FORMER Socioeconomic Secretary Ernesto M. Pernia recently lamented the high Philippine population growth rate that had caused the stunting of the economic growth of the nation. Pernia was the sixth of six former NEDA heads who spoke at the UP School of Economic Auditorium in 2023- reflecting “50 Years of Economic Policy-Making.”
He narrated that it was in the mid-1970s that the country’s population growth rate policy, mainly through the pressures coming from the Roman Catholic Church and other conservative growths, egged president Ferdinand E. Marcos Sr. to follow a conservative route. He did so for political expediency.
Family planning, which is the core of the population-control program, has been a failure in the country compared to our neighbors in the Association of Southeast Asian Nations (Asean) region and partially caused the Philippines to lag behind economically. He said reducing the fertility rate (leading to demographic transition) leads to economic growth, savings rate and inclusivity when coupled with correct government policy.
Such population policy, Pernia asserts, can lead to as much as “one-third of a nation’s economic growth.” Thailand had the same population as the Philippines before the year 2000 and the two diverged into different economic growth paths due to differences in population control policy.
Results vs. Asean
PERNIA presented a set of economic and population data from various sources (2021-2022) showing that the Philippines has the highest population growth rate of 1.6 percent (more current data shows it at 1.9 percent). The best ratio is Thailand with only a 0.25-percent population growth.
Our population of 117 million, on the other hand, is the second-largest after Indonesia at 279 million; and our median age of 25.7 is the youngest in the region.
Countries in the comparative analysis included Cambodia, Indonesia, Laos, Malaysia, Myanmar, the Philippines, Thailand and Vietnam. Poverty incidence in the Philippines of 18.1 percent was the 6th worst in the group of 8; only better than the 18.3 percent of Laos and 24.8 percent of Myanmar. “Gross Inequality,” or disparity in wealth, showed the Philippines to be in the worst situation (42.3) with Vietnam with the most democratically spread wealth among its populace at 35.7.
The 2023 projected per capita gross national product of the Philippines at $3,764 is the 8th worst in a nation-list of 11 countries: the Philippines is only better than lowly nations like Laos, Cambodia, East Timor and Myanmar.
ASIDE from population policies leading to better employment opportunities, enhanced savings rates and higher economic growth, human capital is the most important resource of the nation. Pernia postulates that it is important to shift the emphasis in both policies and budget allocation towards more towards health and education rather than physical infrastructure.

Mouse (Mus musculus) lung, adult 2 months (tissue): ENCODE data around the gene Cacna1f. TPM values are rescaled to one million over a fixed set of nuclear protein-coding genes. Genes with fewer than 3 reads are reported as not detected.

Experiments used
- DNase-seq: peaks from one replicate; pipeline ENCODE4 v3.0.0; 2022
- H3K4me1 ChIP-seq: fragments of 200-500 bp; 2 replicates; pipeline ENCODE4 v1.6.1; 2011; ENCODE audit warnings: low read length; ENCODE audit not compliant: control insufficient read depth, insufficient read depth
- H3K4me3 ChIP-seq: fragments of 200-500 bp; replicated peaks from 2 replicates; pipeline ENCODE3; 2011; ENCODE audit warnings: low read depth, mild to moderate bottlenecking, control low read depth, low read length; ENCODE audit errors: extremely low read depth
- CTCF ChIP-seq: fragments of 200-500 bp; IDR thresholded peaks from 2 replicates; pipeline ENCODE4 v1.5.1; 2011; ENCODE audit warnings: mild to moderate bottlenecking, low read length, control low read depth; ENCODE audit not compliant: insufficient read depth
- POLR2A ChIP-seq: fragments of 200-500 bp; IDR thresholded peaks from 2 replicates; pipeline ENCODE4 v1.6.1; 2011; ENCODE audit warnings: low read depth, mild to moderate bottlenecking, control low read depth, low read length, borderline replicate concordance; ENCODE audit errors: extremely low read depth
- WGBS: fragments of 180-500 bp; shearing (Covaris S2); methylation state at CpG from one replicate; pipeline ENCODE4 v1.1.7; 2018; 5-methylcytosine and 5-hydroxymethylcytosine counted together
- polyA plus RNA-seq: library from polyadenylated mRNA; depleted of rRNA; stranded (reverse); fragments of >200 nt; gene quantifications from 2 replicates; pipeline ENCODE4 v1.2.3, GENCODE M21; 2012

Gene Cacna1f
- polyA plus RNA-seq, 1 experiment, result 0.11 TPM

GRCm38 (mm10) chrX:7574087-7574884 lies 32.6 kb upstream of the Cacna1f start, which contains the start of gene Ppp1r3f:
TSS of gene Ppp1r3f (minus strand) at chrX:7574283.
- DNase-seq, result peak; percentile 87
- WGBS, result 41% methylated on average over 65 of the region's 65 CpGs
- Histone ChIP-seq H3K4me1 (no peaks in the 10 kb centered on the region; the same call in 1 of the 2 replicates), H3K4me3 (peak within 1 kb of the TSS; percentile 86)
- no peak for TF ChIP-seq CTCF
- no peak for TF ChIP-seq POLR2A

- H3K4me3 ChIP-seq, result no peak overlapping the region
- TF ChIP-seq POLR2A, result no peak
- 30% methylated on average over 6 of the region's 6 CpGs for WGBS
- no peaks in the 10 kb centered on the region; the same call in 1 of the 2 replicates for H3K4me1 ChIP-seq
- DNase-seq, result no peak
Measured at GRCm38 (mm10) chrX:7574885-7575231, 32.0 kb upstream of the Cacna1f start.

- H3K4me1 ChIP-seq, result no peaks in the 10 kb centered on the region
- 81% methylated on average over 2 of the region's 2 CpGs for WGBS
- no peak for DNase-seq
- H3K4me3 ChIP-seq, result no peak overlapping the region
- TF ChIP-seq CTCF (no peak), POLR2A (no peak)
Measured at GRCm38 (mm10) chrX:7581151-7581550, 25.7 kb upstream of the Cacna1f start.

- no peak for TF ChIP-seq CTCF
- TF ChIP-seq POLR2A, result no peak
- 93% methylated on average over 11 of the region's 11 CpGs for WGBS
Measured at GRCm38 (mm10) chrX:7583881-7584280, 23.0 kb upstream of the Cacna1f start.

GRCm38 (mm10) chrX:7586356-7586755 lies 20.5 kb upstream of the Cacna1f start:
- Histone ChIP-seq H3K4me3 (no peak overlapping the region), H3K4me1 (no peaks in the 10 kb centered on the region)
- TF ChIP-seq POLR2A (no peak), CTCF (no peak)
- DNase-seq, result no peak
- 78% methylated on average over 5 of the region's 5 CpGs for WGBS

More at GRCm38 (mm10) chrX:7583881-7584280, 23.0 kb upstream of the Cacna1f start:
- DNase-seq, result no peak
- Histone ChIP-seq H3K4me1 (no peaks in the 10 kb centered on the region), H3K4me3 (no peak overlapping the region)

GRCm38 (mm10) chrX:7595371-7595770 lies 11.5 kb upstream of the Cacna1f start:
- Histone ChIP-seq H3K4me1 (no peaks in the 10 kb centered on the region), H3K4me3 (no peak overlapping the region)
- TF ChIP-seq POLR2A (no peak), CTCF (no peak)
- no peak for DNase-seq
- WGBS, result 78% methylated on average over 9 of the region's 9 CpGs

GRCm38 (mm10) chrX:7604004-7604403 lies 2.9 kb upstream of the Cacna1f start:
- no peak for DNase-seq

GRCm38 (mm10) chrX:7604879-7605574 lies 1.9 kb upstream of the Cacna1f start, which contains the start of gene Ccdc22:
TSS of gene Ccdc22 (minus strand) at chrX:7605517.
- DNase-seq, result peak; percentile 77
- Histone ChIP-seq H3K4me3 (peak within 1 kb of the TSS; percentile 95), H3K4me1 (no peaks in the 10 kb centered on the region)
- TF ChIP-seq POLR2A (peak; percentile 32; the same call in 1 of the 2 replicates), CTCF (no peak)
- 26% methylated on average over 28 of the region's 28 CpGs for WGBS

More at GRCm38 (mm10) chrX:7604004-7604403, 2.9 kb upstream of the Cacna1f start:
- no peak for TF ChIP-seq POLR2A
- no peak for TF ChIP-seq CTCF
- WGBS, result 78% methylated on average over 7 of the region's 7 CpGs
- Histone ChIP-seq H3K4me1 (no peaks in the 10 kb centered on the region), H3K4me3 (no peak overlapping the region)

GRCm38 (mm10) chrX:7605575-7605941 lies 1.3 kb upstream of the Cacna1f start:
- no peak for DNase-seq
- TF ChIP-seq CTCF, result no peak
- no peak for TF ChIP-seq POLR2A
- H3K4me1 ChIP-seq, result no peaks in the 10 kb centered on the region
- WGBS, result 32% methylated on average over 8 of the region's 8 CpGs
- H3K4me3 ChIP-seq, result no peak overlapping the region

Unfortunately, realities on the ground indicate that physical infrastructure projects attract more PPPs since they are more lucrative to the private sector partner and even Official Development Aid (ODA). Theoretically, such a happenstance (PPP/ODA participation) should free some of the public sector budgetary funding sources towards the human and the social. But does it, really?
Lesser investments in schools and hospitals have led to unfortunate consequences. According to one of the panelists, Dr. Jaine Galvez-Tan, the Philippines has a very poor hospital bed/population ratio. Further, he said that even if the Philippines prides itself of having a so-called “sweet spot” of the young populace (primarily between 15-25 and even up to 35), the stunting of kids due to malnutrition and general poverty as they grow up has resulted in a “poor quality” of this “sweet spot.”
For instance, the Philippines is the leading nation with HIV-infected people, a very-high teenage pregnancy situation (and all its dire consequences) and tuberculosis is still a curse among many. Of the 194 flagship projects of President Ferdinand R. Marcos Jr., only five are related to health, laments Galvez-Tan.
In education, the Philippines spends only one-third per student compared to what Thailand spends. One-fourth of the Philippines population or about 29 million are enrolled in K-12; but the budget allocation is minuscule compared to the Asean peers.
Ninety-five kids die daily from malnutrition and one-third of children below 5 years old are malnourished. It is a tragedy since the brain of a 5-year-old child is already 90 percent of the size of an adult. Thus in a survey of 10 Asian nations, the Philippines was ranked at the bottom in that 90 percent of the Filipino kids aged 10 could hardly read a simple text.
Indeed, schools and hospitals need trained teachers and medics and maintenance to ensure human development. We direly lack both and these institutions are not even distributed equitably nationwide.
Pernia emphasized the need for a more enlightened population-growth policy and more funds for human and social infrastructure over the physical.
Bingo Dejaresco, a former banker, is a financial consultant, media practitioner and author. He is a Life and Media member of the Financial Executives Institute of the Philippines (Finex). His views here are personal and do not necessarily reflect those of Finex and the BusinessMirror. E-mail: Dejarescobingo@yahoo.com.